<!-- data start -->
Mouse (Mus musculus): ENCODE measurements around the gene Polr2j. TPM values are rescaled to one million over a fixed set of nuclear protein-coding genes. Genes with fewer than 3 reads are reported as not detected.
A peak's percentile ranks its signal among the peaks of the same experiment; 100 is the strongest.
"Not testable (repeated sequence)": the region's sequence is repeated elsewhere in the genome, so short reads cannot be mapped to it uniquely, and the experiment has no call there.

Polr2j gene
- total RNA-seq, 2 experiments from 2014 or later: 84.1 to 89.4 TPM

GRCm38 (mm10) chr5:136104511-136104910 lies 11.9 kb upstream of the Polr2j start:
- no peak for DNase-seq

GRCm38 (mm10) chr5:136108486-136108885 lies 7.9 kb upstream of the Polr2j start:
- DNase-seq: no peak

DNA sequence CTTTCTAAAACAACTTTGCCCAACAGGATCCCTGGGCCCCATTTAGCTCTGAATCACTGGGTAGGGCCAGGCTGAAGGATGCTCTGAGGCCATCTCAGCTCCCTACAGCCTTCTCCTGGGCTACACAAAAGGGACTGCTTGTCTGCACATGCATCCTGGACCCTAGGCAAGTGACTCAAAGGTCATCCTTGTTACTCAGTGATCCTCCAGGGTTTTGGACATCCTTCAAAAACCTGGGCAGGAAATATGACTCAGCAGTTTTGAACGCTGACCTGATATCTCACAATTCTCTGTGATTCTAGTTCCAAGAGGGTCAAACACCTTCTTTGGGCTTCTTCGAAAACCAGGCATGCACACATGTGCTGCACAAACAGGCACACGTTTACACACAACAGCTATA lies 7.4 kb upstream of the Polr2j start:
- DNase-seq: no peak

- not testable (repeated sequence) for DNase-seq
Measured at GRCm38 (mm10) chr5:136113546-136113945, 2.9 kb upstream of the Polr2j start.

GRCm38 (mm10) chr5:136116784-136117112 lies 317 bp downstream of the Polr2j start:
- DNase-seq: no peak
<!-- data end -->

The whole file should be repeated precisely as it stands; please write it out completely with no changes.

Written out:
Mouse (Mus musculus): ENCODE measurements around the gene Polr2j. TPM values are rescaled to one million over a fixed set of nuclear protein-coding genes. Genes with fewer than 3 reads are reported as not detected.
A peak's percentile ranks its signal among the peaks of the same experiment; 100 is the strongest.
"Not testable (repeated sequence)": the region's sequence is repeated elsewhere in the genome, so short reads cannot be mapped to it uniquely, and the experiment has no call there.

Polr2j gene
- total RNA-seq, 2 experiments from 2014 or later: 84.1 to 89.4 TPM

GRCm38 (mm10) chr5:136104511-136104910 lies 11.9 kb upstream of the Polr2j start:
- no peak for DNase-seq

GRCm38 (mm10) chr5:136108486-136108885 lies 7.9 kb upstream of the Polr2j start:
- DNase-seq: no peak

DNA sequence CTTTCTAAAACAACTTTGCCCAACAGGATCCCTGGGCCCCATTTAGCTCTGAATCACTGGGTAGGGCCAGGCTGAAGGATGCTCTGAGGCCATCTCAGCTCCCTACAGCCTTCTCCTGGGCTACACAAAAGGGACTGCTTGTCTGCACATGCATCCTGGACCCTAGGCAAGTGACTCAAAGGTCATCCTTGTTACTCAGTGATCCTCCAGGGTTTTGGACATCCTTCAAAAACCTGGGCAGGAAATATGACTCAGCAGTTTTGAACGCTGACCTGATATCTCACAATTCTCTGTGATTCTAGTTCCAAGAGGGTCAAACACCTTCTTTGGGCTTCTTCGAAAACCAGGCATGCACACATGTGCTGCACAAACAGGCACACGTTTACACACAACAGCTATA lies 7.4 kb upstream of the Polr2j start:
- DNase-seq: no peak

- not testable (repeated sequence) for DNase-seq
Measured at GRCm38 (mm10) chr5:136113546-136113945, 2.9 kb upstream of the Polr2j start.

GRCm38 (mm10) chr5:136116784-136117112 lies 317 bp downstream of the Polr2j start:
- DNase-seq: no peak